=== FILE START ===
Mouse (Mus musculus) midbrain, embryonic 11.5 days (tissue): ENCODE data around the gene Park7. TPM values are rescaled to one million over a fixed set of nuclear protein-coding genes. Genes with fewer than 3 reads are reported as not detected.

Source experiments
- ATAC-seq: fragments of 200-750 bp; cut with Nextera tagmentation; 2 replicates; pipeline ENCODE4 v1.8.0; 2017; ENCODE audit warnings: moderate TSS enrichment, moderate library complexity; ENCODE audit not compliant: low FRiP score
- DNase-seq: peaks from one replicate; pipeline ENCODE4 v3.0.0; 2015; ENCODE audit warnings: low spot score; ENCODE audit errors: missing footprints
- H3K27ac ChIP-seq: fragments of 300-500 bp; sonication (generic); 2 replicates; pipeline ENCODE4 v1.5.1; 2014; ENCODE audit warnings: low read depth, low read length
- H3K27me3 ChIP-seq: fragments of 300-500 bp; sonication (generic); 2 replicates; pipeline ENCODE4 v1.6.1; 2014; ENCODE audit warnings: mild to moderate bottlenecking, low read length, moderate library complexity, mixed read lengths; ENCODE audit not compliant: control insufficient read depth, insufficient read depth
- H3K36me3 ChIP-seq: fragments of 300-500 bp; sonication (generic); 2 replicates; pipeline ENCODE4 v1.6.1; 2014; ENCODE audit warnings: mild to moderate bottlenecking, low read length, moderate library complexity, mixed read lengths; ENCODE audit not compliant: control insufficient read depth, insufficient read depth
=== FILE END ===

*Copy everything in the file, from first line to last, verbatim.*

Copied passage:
Mouse (Mus musculus) midbrain, embryonic 11.5 days (tissue): ENCODE data around the gene Park7. TPM values are rescaled to one million over a fixed set of nuclear protein-coding genes. Genes with fewer than 3 reads are reported as not detected.

Source experiments
- ATAC-seq: fragments of 200-750 bp; cut with Nextera tagmentation; 2 replicates; pipeline ENCODE4 v1.8.0; 2017; ENCODE audit warnings: moderate TSS enrichment, moderate library complexity; ENCODE audit not compliant: low FRiP score
- DNase-seq: peaks from one replicate; pipeline ENCODE4 v3.0.0; 2015; ENCODE audit warnings: low spot score; ENCODE audit errors: missing footprints
- H3K27ac ChIP-seq: fragments of 300-500 bp; sonication (generic); 2 replicates; pipeline ENCODE4 v1.5.1; 2014; ENCODE audit warnings: low read depth, low read length
- H3K27me3 ChIP-seq: fragments of 300-500 bp; sonication (generic); 2 replicates; pipeline ENCODE4 v1.6.1; 2014; ENCODE audit warnings: mild to moderate bottlenecking, low read length, moderate library complexity, mixed read lengths; ENCODE audit not compliant: control insufficient read depth, insufficient read depth
- H3K36me3 ChIP-seq: fragments of 300-500 bp; sonication (generic); 2 replicates; pipeline ENCODE4 v1.6.1; 2014; ENCODE audit warnings: mild to moderate bottlenecking, low read length, moderate library complexity, mixed read lengths; ENCODE audit not compliant: control insufficient read depth, insufficient read depth